This is something which support@maplesoft.com would be in the best position to handle.

This is a case where clearly one wants a piecewise answer.  The computations aren't even difficult.  Does anyone know of a CAS who can do it though?

First, this error is actually a bug in codegeneration [it internally uses a list for something which clearly should not].  You should report it.

Second, for the worksheet you posted, I believe that you could benefit a lot by:

  1. declaring (via assume()) that your variables are real
  2. using piecewise instead of signum(1,Q)
  3. using ^(3/2) instead of ^(1.5)  [these are quite different in Maple]
  4. normalize some of the intermediate results

First, Maple has this nifty 'slide mode' for doing presentations.  Isn't that good enough?

Otherwise, if you are trying to record a presentation and put on the web, there are all sorts of software to do that as well.

The new embedded components are completely GUI entities, and there is no Maple DOM, so I don't think you can "programmatically" do this.  Maplets are definitely superior that way.

Consider this closely related ODE

de3 := 20*a^2*diff(w(a),a)^2-8*a^2*diff(diff(w(a),a),a)*w(a)+w(a)^6*(a-1)*(a+1)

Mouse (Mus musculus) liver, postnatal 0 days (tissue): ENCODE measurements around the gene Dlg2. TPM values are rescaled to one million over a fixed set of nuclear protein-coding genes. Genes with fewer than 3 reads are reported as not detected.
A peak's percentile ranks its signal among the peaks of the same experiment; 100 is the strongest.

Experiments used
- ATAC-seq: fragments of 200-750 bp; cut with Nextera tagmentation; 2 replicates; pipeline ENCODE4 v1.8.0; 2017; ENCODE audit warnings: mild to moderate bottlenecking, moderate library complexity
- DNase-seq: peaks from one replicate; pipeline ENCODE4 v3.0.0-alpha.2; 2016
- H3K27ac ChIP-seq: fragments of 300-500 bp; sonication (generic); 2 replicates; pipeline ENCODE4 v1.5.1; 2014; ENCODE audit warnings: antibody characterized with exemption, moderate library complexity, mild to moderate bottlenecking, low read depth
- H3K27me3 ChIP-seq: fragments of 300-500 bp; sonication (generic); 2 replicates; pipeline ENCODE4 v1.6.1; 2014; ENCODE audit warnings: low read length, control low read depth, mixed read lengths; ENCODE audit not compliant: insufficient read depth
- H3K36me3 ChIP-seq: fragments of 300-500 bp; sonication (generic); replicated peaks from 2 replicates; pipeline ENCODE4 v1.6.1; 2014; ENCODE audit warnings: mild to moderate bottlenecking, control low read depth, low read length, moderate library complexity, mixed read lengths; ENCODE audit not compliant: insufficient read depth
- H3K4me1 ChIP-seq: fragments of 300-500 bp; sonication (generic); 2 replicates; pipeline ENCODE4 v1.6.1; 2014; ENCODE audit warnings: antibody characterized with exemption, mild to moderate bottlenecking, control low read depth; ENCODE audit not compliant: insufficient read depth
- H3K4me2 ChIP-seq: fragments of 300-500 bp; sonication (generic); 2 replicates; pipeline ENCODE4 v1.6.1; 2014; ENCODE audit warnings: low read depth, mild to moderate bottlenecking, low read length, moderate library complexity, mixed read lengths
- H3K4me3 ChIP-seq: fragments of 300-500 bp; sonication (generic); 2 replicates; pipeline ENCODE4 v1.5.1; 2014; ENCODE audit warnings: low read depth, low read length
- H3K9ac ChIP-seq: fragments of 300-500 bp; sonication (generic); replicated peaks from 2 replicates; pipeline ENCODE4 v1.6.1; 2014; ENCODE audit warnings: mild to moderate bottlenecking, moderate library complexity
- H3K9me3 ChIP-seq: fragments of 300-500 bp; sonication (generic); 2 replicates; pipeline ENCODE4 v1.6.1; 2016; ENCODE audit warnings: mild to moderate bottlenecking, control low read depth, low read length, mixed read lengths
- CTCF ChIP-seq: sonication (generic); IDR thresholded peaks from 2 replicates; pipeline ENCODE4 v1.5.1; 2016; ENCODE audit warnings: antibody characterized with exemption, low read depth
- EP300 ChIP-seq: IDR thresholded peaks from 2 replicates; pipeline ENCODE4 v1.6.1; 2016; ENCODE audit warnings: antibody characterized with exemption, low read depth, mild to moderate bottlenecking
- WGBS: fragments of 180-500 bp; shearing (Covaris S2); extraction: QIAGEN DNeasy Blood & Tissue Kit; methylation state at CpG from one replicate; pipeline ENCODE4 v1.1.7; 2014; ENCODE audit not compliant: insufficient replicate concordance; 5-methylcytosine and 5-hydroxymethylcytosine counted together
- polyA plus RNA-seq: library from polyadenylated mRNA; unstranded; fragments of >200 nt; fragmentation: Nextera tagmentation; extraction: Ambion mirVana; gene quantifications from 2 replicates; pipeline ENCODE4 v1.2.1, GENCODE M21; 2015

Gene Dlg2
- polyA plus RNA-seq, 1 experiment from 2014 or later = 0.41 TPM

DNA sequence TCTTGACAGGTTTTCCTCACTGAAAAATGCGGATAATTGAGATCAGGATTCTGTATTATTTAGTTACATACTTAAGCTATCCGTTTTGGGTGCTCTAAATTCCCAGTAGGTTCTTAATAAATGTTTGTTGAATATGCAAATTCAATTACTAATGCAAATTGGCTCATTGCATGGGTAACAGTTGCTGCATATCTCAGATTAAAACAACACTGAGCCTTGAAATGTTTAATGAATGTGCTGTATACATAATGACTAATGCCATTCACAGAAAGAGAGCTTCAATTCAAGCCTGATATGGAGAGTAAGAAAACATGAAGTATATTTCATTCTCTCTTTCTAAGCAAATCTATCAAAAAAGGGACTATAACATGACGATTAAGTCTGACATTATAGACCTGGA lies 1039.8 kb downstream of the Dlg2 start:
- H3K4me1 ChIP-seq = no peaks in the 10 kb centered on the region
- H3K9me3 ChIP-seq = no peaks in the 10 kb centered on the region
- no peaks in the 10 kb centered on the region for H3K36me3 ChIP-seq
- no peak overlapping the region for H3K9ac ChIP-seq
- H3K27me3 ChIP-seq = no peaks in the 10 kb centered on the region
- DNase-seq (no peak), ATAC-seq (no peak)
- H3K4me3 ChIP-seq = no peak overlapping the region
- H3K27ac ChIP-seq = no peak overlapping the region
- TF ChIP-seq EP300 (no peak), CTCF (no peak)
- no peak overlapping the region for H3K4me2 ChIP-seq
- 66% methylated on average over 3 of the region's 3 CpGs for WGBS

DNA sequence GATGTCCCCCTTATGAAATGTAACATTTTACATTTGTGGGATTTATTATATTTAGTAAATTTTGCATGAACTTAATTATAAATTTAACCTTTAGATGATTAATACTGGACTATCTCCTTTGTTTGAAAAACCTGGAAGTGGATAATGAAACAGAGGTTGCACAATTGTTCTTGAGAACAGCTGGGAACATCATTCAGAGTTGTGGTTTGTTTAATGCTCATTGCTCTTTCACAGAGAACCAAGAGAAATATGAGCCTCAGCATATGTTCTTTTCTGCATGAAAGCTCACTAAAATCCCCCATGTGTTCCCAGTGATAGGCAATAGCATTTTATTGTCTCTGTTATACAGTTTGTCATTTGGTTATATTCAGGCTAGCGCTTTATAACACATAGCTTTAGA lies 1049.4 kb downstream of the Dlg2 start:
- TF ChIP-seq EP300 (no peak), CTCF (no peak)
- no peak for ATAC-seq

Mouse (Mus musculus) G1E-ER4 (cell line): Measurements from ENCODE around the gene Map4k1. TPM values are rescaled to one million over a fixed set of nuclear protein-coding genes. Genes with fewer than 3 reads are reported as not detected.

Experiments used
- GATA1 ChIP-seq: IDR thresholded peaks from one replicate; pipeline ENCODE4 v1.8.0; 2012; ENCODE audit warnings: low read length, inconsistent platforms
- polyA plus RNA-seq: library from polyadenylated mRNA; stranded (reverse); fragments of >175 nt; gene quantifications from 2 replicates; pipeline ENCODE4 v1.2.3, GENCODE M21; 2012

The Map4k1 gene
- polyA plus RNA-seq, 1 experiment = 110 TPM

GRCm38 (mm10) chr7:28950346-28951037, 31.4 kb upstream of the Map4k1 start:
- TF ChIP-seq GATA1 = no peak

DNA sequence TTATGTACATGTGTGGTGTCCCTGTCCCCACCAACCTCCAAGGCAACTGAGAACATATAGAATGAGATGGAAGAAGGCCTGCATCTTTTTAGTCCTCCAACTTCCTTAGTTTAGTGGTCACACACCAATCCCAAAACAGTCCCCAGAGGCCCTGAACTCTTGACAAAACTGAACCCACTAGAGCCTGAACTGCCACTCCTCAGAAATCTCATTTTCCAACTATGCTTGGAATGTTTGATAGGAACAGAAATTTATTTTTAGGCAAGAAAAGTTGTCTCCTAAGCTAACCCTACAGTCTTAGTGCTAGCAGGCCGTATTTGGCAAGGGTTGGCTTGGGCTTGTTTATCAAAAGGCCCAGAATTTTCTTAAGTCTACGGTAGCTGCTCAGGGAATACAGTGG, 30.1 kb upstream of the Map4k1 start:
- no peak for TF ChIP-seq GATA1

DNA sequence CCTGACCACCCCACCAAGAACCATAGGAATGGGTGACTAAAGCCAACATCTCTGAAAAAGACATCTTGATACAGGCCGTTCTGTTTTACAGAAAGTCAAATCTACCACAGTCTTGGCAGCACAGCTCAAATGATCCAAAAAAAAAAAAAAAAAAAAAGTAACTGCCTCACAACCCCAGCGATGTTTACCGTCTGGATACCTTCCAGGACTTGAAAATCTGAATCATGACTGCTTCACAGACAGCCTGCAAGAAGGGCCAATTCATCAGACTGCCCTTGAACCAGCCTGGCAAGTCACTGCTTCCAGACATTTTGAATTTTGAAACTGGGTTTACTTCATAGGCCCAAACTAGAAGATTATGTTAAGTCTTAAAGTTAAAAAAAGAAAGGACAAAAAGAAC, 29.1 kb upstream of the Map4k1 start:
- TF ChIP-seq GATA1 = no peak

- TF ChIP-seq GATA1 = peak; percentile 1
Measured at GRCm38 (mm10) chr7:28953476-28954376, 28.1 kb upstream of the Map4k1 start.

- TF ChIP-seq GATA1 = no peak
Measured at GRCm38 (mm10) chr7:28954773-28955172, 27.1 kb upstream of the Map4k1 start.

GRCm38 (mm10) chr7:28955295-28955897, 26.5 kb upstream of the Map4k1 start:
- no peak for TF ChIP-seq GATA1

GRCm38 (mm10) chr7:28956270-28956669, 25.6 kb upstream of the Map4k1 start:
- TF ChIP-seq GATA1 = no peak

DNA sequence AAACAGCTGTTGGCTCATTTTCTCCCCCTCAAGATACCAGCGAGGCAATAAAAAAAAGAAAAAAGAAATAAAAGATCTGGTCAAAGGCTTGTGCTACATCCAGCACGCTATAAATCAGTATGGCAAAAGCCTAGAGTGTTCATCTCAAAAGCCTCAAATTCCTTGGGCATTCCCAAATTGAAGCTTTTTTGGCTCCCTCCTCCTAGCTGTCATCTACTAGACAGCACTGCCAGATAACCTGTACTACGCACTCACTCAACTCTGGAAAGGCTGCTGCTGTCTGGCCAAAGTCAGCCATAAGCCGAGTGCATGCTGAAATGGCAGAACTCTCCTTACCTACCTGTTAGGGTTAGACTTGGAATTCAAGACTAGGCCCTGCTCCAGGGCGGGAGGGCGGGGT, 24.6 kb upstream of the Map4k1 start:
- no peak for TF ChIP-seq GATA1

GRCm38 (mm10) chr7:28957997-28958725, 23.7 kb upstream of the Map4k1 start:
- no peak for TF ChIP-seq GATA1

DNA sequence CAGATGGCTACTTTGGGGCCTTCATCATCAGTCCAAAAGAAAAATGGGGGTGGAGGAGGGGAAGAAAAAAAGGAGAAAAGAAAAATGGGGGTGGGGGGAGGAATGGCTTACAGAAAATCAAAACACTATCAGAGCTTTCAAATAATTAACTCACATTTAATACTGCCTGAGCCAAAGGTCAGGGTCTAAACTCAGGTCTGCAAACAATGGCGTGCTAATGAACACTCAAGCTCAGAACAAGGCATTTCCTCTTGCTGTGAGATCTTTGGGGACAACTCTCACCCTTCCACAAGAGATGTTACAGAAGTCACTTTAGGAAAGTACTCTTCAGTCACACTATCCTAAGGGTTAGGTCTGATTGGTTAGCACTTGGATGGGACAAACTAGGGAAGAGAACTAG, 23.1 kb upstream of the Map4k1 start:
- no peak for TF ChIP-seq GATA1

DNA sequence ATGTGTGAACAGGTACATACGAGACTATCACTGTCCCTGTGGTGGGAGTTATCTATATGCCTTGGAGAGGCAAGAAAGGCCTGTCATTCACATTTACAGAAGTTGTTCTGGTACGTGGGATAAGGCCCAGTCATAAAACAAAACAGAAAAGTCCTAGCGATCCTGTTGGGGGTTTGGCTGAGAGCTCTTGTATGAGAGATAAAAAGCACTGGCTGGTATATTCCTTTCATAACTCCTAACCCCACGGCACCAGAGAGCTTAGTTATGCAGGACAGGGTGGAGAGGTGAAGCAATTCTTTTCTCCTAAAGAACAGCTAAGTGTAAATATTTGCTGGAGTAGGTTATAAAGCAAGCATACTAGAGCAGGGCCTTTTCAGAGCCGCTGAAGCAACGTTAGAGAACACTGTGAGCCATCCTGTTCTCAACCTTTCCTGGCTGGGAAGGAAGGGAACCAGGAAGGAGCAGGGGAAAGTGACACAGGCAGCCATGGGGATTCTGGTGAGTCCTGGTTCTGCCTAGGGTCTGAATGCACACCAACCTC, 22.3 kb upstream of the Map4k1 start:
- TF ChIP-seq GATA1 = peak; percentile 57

dsolve can't get anywhere with it. Can't get a series solution (at 0) either, only through a change of variables as above. Interestingly, using (1-u)^q works for even symbolic q, not just 1/2. Much more bizarre is the following:

dsolve(eval(de3, w(a) = ww(a)/(1-ln(a))));
                            7             3        3
  ww(a) = exp(RootOf(exp(_Z)  - 84 exp(_Z)  + 336 a

                     2      3            2      4         3      2
         - 1344 _C2 a  ln(a)  + 336 _C2 a  ln(a)  + 2016 a  ln(a)

                3      4         3      3         3
         + 336 a  ln(a)  - 1344 a  ln(a)  - 1344 a  ln(a)

                     2      2             2
         + 2016 _C2 a  ln(a)  - 1344 _C2 a  ln(a)

                         2      2                     2
         + 2016 exp(_Z) a  ln(a)  _C1 - 1344 exp(_Z) a  ln(a) _C1

                        2                     2      3
         + 336 exp(_Z) a  _C1 - 3360 exp(_Z) a  ln(a)

                       2        2              2        3
         + 1512 exp(_Z)  a ln(a)  - 504 exp(_Z)  a ln(a)